Focusing In

Middle East-based wireless content provider was bought out by its 33% shareholder, Acotel, in February. CommsMEA speaks to founder Bashar Dahabra - now general manager at Acotel Middle East - about what opportunities lie ahead as operators gear up for the launch of GPRS networks and multimedia services.

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By  Richard Agnew Published  May 4, 2003

Introduction|~||~||~|COMMS MEA: Do you think middle eastern operators are accepting the argument for revenue sharing partnerships with content providers?
BASHAR DAHABRA: Yes, definitely. That’s a thing we’ve been experiencing ourselves. We have eight agreements with operators in place today and I can tell you that they’re all revenue share.

CMEA: What’s the typical split between operators and content providers at the moment?
BD: It really varies from one operator to another, depending on the environment and size of the operator, but it tends to come between 40% and 50%. Obviously, the higher our share the better because the overheads involved for the content provider are higher than those of the operator, especially if we are engaged in the service’s commercial launch.
It’s not just a matter of feeding some content to the operator and hoping for the best, there’s an active role that we play. We are engaged with the operator in defining the environment, the market segments that we’re targeting, launching a media plan, offering customer care and following up on actual service pick-up and so on. So it is not a passive role.

CMEA: Are you looking for a deal, like the i-Mode mobile internet system in Japan, where you get closer to 70%?
DB: The more revenue that the content providers are able to gain out of these relationships, the more we will be able to invest in the content itself. At the moment there is a value of 50% that the operators are not willing to go beyond. We’re hoping that they will see that in other regions, where content providers are given more than 50%, there is a better return, better penetration and better quality of service overall.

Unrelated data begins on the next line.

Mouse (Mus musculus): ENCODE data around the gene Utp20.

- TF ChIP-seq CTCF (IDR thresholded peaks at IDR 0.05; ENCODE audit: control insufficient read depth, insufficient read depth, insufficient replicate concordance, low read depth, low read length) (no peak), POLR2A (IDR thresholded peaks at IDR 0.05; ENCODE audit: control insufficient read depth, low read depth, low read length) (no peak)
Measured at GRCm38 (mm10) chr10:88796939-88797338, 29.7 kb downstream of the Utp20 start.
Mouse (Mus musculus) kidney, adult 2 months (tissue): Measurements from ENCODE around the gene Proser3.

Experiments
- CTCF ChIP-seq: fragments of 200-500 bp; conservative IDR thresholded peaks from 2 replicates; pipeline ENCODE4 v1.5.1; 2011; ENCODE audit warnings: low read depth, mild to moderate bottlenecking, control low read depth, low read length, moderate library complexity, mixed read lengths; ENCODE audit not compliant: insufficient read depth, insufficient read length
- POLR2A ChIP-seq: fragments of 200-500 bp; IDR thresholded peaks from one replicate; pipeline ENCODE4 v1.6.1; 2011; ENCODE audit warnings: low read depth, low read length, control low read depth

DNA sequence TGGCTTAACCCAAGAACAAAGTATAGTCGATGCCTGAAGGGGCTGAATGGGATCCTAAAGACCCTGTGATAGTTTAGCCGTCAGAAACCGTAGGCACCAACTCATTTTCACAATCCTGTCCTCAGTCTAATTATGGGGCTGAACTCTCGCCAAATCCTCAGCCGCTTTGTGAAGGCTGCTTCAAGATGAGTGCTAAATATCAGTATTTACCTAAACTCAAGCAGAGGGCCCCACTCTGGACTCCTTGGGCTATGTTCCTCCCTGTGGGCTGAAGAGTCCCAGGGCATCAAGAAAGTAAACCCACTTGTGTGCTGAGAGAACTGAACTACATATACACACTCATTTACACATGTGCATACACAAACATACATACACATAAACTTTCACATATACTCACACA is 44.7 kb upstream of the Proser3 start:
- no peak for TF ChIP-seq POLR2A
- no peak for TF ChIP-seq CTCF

||**||GPRS and MMS|~||~||~|
CMEA: How important is the rollout of GPRS and MMS?
DB: Speaking personally, as someone who has been working on this for the last five years, I would say that MMS is going to be the next revolution. We did a ‘revolution skip’ on WAP. I think the reason why WAP never caught the attention of people is that it didn’t do anything, people had to dial into the network to access a few lines of black and white text.
With MMS, they can send a text message with colour slides, animations or actual pictures. They can also go beyond that with background music or actual voice-overs where someone reads the text out loud — so it’s a totally different experience.

CMEA: Do you expect more operators to launch MMS this year?
DB: I am sure that we will see an MMS service being launched this year by Etisalat, both operators in Egypt and possibly the operators in Qatar and Lebanon.

CMEA: When do you see 3G coming in and how important is it for your business?
DB: I think in this part of the world, our focus is on MMS and I don’t think many operators are rushing out there to upgrade their networks to 3G. MMS really will be the focus for 2003 and 2004. You might find some minor, smaller 3G trials ongoing, but these are nothing beyond tests to find out what the operator needs for rollout in terms of components. We need to educate consumers about multimedia and we need to make sure they know about the properties of broadband, GPRS and so on. These are really the priorities today and it’s only after we achieve them that we can talk about 3G.

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